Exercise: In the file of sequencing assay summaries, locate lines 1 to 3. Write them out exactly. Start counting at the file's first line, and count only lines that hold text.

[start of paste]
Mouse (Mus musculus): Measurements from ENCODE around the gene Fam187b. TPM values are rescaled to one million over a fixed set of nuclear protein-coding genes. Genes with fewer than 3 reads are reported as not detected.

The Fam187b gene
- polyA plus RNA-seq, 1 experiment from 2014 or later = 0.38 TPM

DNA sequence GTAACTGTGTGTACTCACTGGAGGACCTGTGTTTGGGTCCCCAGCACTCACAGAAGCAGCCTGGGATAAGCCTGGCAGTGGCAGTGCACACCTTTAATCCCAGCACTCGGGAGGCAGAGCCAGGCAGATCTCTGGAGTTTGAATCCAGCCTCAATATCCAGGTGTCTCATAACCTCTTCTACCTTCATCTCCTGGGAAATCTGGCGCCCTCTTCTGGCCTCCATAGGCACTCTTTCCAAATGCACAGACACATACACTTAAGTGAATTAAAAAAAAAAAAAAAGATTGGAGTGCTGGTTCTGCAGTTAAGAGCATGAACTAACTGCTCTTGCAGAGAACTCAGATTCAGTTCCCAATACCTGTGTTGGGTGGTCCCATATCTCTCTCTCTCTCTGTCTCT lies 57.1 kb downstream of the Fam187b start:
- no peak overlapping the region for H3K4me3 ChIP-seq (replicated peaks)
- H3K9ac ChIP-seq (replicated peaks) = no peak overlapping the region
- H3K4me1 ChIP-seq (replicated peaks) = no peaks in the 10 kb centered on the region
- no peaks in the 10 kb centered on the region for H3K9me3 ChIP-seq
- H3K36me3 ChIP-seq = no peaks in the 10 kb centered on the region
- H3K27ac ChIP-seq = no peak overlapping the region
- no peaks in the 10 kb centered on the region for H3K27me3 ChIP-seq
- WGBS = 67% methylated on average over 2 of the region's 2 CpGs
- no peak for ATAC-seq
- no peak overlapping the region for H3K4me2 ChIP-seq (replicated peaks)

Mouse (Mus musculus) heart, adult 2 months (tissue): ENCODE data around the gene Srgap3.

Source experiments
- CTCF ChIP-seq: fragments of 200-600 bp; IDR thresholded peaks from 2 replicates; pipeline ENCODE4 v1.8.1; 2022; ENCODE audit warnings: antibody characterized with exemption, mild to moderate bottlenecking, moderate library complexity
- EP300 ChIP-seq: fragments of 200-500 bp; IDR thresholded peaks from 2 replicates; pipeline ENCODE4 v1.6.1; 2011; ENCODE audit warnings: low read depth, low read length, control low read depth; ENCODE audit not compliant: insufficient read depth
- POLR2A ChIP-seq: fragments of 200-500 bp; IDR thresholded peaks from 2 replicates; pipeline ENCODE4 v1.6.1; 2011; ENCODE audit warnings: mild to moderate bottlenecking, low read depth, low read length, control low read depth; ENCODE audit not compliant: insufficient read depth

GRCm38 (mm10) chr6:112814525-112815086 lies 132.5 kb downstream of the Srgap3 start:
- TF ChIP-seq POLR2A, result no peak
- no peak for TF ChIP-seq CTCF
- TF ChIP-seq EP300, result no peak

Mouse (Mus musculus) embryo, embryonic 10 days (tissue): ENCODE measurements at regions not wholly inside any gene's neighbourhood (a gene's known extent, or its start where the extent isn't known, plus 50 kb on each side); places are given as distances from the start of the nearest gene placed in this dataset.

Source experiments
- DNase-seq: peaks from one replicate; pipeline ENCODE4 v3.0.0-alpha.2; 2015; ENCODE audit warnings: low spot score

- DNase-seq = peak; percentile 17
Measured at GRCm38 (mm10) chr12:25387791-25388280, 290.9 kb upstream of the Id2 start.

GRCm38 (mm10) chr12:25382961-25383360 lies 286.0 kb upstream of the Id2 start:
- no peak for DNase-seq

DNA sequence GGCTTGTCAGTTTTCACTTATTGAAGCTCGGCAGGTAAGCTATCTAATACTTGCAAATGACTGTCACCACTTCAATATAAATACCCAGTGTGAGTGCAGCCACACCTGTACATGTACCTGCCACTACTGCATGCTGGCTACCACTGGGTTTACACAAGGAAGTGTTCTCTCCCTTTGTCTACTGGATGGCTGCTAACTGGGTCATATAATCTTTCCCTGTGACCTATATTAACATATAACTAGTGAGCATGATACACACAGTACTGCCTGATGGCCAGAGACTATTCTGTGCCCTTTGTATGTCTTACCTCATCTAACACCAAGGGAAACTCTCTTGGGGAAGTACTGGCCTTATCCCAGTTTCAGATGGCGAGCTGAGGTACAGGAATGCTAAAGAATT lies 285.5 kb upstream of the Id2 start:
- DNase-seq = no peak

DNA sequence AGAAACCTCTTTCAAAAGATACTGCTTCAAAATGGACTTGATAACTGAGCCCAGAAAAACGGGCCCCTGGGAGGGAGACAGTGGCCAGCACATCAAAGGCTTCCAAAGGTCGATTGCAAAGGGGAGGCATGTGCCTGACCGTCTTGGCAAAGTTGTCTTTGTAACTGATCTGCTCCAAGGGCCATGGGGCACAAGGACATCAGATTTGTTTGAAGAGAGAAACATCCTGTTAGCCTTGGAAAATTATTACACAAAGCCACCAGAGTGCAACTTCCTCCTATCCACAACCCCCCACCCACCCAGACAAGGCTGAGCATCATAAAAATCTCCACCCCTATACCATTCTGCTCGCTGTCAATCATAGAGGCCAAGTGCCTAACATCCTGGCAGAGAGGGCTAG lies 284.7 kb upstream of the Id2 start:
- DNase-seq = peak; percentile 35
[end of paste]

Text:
Mouse (Mus musculus): Measurements from ENCODE around the gene Fam187b. TPM values are rescaled to one million over a fixed set of nuclear protein-coding genes. Genes with fewer than 3 reads are reported as not detected.

The Fam187b gene
- polyA plus RNA-seq, 1 experiment from 2014 or later = 0.38 TPM